In 2014 South Africans gave meaning to that by saying we want to have 13 political parties. Who is eNCA to say that we are no longer going to respect the will of the people. Had eNCA not invited us to that debate what happened last night would not have happened. They invited us, we accpeted, and made the necessary arrangements. I even flew to Johannesburg. When media houses invite us, they think all we do is say yes, but influences your entire campaign programme. That influenced my entire campaign schedule.

It's an unadulterated clap-trap. What the young people of the UDM did there... there was no violence. They put up clear placards that said what we are standing and fighting for. The young people of a party is the first line of defence. The young people of the UDM was our first line of defence and defended an important value of our multi-party democracy that was infringed upon. 

The battle needs to be taken forward. Once the results of the elections are declared, we need to ask, what do we mean by mutli-party democracy? Are we being true to respecting the will of the people? We can't have media houses that seem to be biased in favour of certain parties. If that's true, we're going to make it difficult for them to operate. Especially if they're going to do it in communities where we have people. 

03 May 10:00

Kwankwa: Traditional leaders are an important stakeholder in SA but unfortunately when they were created the were usurped by the local sphere of government. As a result the traditional leadership don't play such an instrumental role as in past towards social cohesion. But at the same time they have a critical role to play to ensure accountability of local municipalities.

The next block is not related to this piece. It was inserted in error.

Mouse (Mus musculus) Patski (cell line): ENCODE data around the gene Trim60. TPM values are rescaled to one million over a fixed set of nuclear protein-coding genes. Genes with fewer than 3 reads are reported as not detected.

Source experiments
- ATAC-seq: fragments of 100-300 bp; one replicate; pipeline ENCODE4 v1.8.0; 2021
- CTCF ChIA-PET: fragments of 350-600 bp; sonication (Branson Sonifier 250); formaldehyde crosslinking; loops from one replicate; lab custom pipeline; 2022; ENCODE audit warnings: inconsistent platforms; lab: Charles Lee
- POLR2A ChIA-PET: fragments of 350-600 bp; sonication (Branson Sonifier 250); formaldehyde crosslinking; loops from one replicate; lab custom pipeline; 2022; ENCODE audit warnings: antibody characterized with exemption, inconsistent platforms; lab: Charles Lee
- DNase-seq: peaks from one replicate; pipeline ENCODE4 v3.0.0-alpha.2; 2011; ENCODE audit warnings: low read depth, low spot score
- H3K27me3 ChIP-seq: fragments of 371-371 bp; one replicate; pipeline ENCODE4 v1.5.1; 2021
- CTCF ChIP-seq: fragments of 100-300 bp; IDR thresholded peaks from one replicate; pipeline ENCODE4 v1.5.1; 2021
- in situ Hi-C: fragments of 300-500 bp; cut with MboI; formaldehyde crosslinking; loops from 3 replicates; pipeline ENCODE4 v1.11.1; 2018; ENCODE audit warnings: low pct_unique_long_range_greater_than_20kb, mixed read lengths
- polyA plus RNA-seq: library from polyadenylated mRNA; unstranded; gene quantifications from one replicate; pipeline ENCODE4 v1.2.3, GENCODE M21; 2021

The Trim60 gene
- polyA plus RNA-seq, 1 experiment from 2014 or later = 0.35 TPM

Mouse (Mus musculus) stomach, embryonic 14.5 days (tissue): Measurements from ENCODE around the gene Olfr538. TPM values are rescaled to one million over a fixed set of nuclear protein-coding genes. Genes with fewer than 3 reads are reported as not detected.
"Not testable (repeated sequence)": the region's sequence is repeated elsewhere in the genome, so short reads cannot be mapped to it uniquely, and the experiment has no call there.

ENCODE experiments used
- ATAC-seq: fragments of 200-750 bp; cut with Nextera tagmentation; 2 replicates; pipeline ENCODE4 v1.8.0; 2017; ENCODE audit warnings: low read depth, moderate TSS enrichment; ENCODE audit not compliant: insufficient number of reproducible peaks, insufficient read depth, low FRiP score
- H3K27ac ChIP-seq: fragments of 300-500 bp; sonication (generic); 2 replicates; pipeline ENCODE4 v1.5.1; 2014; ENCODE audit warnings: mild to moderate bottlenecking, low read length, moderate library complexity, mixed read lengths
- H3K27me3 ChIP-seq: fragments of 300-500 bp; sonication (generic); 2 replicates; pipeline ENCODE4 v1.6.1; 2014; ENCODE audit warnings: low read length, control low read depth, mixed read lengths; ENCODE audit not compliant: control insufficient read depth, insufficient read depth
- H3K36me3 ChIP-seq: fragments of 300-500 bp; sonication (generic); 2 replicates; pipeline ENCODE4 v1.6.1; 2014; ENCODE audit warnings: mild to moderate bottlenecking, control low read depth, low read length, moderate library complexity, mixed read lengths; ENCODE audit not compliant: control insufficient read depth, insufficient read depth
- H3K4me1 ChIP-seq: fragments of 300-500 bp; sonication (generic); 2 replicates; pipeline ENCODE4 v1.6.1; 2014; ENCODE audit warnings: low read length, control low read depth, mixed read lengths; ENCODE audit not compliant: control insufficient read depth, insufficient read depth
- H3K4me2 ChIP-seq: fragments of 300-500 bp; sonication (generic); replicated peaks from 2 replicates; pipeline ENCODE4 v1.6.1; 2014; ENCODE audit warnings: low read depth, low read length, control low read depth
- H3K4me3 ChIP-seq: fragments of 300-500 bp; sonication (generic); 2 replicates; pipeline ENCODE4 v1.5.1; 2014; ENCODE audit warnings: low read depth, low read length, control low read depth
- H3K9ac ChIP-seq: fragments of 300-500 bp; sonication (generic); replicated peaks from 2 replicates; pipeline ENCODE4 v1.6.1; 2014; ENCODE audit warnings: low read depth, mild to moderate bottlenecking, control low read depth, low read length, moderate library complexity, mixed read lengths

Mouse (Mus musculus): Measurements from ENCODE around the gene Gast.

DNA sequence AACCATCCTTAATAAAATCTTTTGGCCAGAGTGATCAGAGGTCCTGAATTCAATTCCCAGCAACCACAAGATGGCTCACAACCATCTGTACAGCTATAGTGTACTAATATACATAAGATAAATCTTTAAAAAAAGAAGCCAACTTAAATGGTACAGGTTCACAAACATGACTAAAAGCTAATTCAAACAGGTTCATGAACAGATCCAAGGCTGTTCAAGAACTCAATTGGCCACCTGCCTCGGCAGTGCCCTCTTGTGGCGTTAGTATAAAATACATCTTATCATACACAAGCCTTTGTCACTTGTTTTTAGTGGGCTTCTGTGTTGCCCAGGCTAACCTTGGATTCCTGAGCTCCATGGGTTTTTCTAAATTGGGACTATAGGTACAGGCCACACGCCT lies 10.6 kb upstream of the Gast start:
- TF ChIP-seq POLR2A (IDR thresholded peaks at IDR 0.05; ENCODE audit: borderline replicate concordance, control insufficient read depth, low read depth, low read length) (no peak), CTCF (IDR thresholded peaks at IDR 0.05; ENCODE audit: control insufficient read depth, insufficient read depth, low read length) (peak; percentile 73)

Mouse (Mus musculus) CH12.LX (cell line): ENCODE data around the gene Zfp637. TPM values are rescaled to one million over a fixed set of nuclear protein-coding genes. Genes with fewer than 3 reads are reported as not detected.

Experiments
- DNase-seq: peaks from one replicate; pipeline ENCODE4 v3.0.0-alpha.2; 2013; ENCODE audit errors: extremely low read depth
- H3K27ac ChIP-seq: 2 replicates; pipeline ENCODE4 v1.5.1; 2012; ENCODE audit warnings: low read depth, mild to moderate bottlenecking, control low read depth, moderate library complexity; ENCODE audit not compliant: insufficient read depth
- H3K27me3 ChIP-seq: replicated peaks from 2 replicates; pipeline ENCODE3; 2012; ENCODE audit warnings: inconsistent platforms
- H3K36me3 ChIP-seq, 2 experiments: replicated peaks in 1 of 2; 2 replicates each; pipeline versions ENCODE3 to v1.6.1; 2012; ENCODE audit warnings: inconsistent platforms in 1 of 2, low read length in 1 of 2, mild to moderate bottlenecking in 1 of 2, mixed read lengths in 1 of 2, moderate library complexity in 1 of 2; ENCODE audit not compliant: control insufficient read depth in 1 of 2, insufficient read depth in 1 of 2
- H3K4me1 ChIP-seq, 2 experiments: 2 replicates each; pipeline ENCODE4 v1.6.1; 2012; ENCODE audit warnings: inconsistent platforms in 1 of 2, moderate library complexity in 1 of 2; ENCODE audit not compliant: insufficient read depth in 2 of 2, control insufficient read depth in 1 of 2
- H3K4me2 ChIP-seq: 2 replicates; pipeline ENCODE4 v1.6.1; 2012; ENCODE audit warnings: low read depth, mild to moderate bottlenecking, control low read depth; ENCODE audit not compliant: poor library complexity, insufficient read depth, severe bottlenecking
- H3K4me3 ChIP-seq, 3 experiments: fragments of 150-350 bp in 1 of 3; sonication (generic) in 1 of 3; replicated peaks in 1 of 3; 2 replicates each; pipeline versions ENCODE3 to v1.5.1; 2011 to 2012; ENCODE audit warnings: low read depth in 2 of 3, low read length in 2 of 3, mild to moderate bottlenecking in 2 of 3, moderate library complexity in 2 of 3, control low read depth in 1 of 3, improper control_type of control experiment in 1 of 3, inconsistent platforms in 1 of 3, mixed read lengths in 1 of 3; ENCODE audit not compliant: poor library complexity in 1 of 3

Many local municipalities show very little respect for traditional leaders. They are the most legitimate and respected authority among people especially in rural areas. There needs to be a sharing of power in these areas. The traditional leadership have an important role to play to advise and guide. Currently the sustem is such that whatever input they make can just be ignored. We are saying as a UDM, we'll build systems and mechanisms that we'll empower that sector.

Remember in certain areas you won't even be able to go speak to people without the permission of the traditional leaders. You have to show respect to traditional leaders. The same way you follow protocol in any organisation. 

03 May 09:58

Cyril Ramaphosa recently asked young South Africans to stop leaving the country and those who have left, to come back. What is a message you would like to send those living abroad or those considering the move? - Marie Pattinson

Kwankwa: We would like all patriotic South Africans to remain in the country and help rebuild the country. After Jacob Zuma's eight wasted years we need people with skills and expertise in various strategic positions. The ANC needs to undo the damage it has done to state institutions over the years by cadre deployment. What we don't want is to lose the skills needed now to fix it. 

South Africa is in a very difficult political time where we need all hands on deck. We would like to call on all patriotic South Africans to remain in the country and help rebuild Africa's industrial capital. Young people in particular mustn't go. Obviously there are those who want to go to gain experience and so forth. But those who want to go because they are not patriotic, they must go.

03 May 09:57

How does the UDM plan to foreground environmental principles? What is your environmental policy? - Kate Davies